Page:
Rallying in America wouldn’t exist without the help of hundreds of volunteers who help make events run smoothly and safely. Closing down public roads and orchestrating a competition involving sixty-plus teams of cars and crews is no easy task. However, being a volunteer is the ultimate experience for a rally fan. You’ll be a part of the rally and meet all the drivers and crews. Best of all, the volunteers get as close to the action as the drivers do!
To sign up for a volunteer position please go to the event’s official webpage and find the volunteer link. You can find the event’s official webpage through Rally America’s event page.
Also check rally event webpages for more detailed volunteer worker opportunities as the rally date approaches.
The following is a brief overview of the various types of volunteers needed at Rally America events. Every volunteer is greatly appreciated by the drivers and the crews and they will certainly let you know it.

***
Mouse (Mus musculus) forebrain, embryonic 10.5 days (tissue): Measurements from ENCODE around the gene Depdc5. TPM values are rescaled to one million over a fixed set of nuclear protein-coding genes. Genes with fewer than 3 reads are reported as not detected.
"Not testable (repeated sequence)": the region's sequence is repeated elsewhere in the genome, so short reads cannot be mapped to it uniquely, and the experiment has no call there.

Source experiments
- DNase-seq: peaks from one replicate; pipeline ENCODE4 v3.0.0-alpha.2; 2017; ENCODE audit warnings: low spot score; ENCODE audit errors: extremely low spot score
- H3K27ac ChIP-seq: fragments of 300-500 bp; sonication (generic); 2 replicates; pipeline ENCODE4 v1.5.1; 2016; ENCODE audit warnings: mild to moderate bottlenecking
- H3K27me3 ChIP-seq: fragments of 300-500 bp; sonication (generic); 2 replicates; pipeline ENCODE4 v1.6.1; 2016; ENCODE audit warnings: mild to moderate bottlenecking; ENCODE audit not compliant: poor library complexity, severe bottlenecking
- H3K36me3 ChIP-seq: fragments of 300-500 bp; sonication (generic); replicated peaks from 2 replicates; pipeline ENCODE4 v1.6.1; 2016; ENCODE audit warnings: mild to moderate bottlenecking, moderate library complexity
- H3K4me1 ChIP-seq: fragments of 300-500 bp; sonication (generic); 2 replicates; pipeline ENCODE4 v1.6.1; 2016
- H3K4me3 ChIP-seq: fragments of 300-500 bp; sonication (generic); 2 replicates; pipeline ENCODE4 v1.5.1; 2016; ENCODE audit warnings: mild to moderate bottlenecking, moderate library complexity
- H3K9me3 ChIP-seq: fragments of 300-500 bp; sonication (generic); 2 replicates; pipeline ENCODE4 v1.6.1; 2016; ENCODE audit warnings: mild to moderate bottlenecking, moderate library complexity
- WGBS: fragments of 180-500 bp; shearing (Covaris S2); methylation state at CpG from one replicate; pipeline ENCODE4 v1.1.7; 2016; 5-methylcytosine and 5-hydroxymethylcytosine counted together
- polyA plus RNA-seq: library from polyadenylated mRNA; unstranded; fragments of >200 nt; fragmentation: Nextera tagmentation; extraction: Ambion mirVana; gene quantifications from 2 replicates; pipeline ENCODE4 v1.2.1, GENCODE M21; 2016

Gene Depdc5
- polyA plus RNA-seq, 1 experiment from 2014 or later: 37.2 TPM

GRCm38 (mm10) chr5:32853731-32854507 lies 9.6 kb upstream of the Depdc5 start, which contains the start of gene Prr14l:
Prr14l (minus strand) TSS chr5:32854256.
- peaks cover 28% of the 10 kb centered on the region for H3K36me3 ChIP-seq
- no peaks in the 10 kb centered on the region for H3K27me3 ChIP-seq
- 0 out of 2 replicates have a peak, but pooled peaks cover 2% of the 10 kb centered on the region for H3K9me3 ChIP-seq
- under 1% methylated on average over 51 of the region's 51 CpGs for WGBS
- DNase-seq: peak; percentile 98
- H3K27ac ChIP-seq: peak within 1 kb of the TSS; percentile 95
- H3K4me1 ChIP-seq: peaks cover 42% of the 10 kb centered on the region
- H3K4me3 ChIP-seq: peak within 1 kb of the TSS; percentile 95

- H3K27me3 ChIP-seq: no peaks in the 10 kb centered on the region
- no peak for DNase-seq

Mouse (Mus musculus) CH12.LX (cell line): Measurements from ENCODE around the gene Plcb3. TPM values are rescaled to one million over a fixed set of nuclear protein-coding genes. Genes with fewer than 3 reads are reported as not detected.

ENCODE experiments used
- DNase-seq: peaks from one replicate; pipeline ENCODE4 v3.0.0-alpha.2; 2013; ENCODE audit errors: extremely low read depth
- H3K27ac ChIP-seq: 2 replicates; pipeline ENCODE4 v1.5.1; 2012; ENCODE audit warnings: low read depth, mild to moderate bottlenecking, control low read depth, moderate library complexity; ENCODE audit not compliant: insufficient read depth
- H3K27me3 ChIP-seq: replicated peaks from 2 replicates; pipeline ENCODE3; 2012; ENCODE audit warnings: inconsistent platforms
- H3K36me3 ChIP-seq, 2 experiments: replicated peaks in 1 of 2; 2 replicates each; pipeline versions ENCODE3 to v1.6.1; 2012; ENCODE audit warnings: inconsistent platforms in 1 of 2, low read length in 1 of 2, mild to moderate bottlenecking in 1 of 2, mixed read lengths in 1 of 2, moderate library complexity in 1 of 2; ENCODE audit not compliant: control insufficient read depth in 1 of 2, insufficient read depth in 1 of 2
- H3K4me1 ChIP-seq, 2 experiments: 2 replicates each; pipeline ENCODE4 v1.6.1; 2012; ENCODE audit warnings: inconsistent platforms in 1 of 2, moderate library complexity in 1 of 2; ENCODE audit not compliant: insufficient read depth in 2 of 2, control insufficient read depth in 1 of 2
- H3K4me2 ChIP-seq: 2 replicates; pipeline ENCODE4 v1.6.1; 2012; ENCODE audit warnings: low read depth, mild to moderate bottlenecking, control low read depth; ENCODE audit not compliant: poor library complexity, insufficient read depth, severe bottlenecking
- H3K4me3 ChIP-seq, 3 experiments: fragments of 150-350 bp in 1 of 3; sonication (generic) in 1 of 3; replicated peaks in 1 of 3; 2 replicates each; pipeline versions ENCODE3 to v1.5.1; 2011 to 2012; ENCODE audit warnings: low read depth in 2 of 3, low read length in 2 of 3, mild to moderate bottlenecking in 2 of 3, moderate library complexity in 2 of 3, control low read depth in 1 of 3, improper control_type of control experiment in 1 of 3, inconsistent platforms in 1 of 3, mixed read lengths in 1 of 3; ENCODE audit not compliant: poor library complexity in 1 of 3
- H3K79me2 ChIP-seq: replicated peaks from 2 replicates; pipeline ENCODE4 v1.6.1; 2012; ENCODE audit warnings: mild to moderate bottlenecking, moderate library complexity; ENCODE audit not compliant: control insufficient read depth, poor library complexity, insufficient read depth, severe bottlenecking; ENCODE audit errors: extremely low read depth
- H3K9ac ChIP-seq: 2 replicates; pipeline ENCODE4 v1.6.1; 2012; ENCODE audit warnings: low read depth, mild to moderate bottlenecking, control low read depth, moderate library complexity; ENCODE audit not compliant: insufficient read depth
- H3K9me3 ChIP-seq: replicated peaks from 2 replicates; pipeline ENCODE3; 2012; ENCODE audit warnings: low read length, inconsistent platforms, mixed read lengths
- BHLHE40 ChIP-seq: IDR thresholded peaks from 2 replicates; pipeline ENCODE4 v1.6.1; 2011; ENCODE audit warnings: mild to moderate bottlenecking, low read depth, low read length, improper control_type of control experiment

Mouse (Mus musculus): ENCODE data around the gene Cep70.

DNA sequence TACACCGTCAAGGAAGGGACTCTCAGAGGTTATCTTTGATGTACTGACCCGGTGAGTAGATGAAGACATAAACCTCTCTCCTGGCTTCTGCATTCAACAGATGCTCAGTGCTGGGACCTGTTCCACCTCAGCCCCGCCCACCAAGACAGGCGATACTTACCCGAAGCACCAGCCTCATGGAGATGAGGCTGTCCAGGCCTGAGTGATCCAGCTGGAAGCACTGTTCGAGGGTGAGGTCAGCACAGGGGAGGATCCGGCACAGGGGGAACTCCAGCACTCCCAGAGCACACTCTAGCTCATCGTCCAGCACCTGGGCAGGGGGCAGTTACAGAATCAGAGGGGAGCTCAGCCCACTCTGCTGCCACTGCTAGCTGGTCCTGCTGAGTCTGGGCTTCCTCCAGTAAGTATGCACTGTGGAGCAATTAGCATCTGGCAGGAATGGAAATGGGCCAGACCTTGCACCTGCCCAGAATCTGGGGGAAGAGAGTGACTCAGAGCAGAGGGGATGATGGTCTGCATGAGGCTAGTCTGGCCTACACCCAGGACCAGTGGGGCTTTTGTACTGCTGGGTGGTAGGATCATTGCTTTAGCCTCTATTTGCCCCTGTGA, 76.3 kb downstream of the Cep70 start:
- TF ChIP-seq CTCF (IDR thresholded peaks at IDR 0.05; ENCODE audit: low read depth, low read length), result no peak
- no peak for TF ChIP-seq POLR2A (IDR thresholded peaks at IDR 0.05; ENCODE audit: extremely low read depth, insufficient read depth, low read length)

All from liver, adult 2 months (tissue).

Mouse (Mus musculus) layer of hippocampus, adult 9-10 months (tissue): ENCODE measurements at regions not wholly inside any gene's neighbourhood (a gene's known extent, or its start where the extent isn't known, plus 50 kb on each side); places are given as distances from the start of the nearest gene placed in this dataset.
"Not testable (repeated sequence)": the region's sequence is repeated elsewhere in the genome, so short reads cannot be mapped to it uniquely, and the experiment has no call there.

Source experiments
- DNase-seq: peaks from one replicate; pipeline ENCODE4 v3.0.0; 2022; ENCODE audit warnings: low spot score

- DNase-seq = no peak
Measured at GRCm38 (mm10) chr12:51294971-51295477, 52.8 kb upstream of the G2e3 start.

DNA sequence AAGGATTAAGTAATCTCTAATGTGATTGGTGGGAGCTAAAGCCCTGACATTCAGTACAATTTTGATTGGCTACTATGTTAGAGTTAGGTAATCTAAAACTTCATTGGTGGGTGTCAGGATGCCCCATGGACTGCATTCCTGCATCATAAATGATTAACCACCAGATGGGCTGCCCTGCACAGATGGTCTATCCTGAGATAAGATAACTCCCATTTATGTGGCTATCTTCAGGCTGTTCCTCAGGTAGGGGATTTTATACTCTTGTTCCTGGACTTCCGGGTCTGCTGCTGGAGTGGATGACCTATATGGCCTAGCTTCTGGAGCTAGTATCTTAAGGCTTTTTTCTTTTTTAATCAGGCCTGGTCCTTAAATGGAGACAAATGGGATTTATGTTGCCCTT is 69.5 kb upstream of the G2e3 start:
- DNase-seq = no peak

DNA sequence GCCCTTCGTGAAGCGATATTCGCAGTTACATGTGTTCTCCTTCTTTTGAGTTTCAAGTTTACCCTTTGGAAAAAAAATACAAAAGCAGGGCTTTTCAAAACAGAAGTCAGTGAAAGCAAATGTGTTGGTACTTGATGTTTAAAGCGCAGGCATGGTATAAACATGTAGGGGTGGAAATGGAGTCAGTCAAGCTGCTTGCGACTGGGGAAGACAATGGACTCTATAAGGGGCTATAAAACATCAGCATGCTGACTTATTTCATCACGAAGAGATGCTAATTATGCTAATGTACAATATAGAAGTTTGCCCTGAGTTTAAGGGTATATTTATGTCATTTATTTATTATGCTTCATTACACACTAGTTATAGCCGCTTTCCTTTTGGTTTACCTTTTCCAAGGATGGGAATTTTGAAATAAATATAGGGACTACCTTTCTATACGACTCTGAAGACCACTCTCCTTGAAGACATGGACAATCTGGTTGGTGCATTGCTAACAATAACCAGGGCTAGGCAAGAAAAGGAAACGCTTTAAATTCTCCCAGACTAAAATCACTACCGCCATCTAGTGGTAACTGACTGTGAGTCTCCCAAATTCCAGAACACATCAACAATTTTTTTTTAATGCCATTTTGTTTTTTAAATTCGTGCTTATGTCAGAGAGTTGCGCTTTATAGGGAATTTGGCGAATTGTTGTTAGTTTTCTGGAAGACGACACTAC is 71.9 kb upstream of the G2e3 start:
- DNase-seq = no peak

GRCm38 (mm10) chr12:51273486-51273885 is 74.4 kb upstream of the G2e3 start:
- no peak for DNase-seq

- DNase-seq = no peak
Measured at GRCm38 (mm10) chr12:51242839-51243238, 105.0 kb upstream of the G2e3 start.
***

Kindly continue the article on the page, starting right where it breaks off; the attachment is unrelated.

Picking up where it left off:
RALLY COMMUNICATIONS – LICENSED HAM RADIO OPERATORS
The primary job of rally communications is to provide a “safety net” for the rally. There are many people involved and it takes precise teamwork. The biggest task includes communications between stage start and stage finish and keeping communications open between rally officials.
Volunteers qualified to provide Basic Life Support services are at the start of every stage, and all spectator areas. There are ambulances and back-up support at several locations. Proof of certification, medical kit and car are all usually necessary, but each event has specific needs.
COURSE and SPECTATOR MARSHALS
The largest number of workers at a rally are out in the forests working on individual stages in the route. A “stage crew” is a group of 10 to 20 volunteers who are fully responsible for setting up and ensuring the safety of a section of road to be used as a stage in the rally. Many stage crews will handle several stages throughout the rally. Experienced stage captains and co-captains coordinate the work of each group. Workers time cars in, count down and start the rally cars, as well as handle the finish control and timing. Crew members will also block all intersecting roads to prevent non-rally traffic from interacting with competing cars, all the while managing the crowds at the spectator areas.